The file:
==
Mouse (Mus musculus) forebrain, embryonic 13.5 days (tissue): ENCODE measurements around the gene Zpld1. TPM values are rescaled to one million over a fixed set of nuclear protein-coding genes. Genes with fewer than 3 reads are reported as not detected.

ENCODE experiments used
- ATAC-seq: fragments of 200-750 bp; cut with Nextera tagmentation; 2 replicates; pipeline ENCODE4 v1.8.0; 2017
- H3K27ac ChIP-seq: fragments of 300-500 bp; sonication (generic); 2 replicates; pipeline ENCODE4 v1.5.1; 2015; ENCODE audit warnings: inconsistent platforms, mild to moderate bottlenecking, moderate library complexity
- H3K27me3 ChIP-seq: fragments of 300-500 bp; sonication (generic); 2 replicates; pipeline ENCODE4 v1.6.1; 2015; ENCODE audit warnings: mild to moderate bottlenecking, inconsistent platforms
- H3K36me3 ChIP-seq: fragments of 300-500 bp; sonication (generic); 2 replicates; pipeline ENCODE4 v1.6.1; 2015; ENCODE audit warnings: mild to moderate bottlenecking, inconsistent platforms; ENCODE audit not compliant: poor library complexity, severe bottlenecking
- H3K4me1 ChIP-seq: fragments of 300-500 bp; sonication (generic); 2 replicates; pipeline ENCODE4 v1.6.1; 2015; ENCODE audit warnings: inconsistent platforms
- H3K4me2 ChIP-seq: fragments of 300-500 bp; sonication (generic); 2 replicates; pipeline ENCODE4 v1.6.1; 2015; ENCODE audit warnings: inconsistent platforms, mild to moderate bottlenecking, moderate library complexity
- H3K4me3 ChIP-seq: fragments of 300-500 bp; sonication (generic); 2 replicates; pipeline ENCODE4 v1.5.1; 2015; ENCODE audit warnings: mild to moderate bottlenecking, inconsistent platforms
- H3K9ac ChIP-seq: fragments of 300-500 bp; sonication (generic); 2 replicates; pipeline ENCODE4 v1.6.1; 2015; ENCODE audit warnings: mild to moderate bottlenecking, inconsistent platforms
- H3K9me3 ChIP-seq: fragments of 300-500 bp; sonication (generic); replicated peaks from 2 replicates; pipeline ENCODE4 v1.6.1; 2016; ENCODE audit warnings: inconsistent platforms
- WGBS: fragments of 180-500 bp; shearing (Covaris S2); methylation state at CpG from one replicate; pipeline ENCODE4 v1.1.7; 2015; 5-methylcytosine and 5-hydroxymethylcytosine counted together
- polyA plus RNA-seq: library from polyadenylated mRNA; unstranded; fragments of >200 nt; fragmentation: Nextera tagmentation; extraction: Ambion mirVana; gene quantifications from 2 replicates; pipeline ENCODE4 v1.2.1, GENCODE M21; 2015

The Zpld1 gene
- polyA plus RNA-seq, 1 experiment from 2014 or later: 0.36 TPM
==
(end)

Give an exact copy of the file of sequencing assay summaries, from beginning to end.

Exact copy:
Mouse (Mus musculus) forebrain, embryonic 13.5 days (tissue): ENCODE measurements around the gene Zpld1. TPM values are rescaled to one million over a fixed set of nuclear protein-coding genes. Genes with fewer than 3 reads are reported as not detected.

ENCODE experiments used
- ATAC-seq: fragments of 200-750 bp; cut with Nextera tagmentation; 2 replicates; pipeline ENCODE4 v1.8.0; 2017
- H3K27ac ChIP-seq: fragments of 300-500 bp; sonication (generic); 2 replicates; pipeline ENCODE4 v1.5.1; 2015; ENCODE audit warnings: inconsistent platforms, mild to moderate bottlenecking, moderate library complexity
- H3K27me3 ChIP-seq: fragments of 300-500 bp; sonication (generic); 2 replicates; pipeline ENCODE4 v1.6.1; 2015; ENCODE audit warnings: mild to moderate bottlenecking, inconsistent platforms
- H3K36me3 ChIP-seq: fragments of 300-500 bp; sonication (generic); 2 replicates; pipeline ENCODE4 v1.6.1; 2015; ENCODE audit warnings: mild to moderate bottlenecking, inconsistent platforms; ENCODE audit not compliant: poor library complexity, severe bottlenecking
- H3K4me1 ChIP-seq: fragments of 300-500 bp; sonication (generic); 2 replicates; pipeline ENCODE4 v1.6.1; 2015; ENCODE audit warnings: inconsistent platforms
- H3K4me2 ChIP-seq: fragments of 300-500 bp; sonication (generic); 2 replicates; pipeline ENCODE4 v1.6.1; 2015; ENCODE audit warnings: inconsistent platforms, mild to moderate bottlenecking, moderate library complexity
- H3K4me3 ChIP-seq: fragments of 300-500 bp; sonication (generic); 2 replicates; pipeline ENCODE4 v1.5.1; 2015; ENCODE audit warnings: mild to moderate bottlenecking, inconsistent platforms
- H3K9ac ChIP-seq: fragments of 300-500 bp; sonication (generic); 2 replicates; pipeline ENCODE4 v1.6.1; 2015; ENCODE audit warnings: mild to moderate bottlenecking, inconsistent platforms
- H3K9me3 ChIP-seq: fragments of 300-500 bp; sonication (generic); replicated peaks from 2 replicates; pipeline ENCODE4 v1.6.1; 2016; ENCODE audit warnings: inconsistent platforms
- WGBS: fragments of 180-500 bp; shearing (Covaris S2); methylation state at CpG from one replicate; pipeline ENCODE4 v1.1.7; 2015; 5-methylcytosine and 5-hydroxymethylcytosine counted together
- polyA plus RNA-seq: library from polyadenylated mRNA; unstranded; fragments of >200 nt; fragmentation: Nextera tagmentation; extraction: Ambion mirVana; gene quantifications from 2 replicates; pipeline ENCODE4 v1.2.1, GENCODE M21; 2015

The Zpld1 gene
- polyA plus RNA-seq, 1 experiment from 2014 or later: 0.36 TPM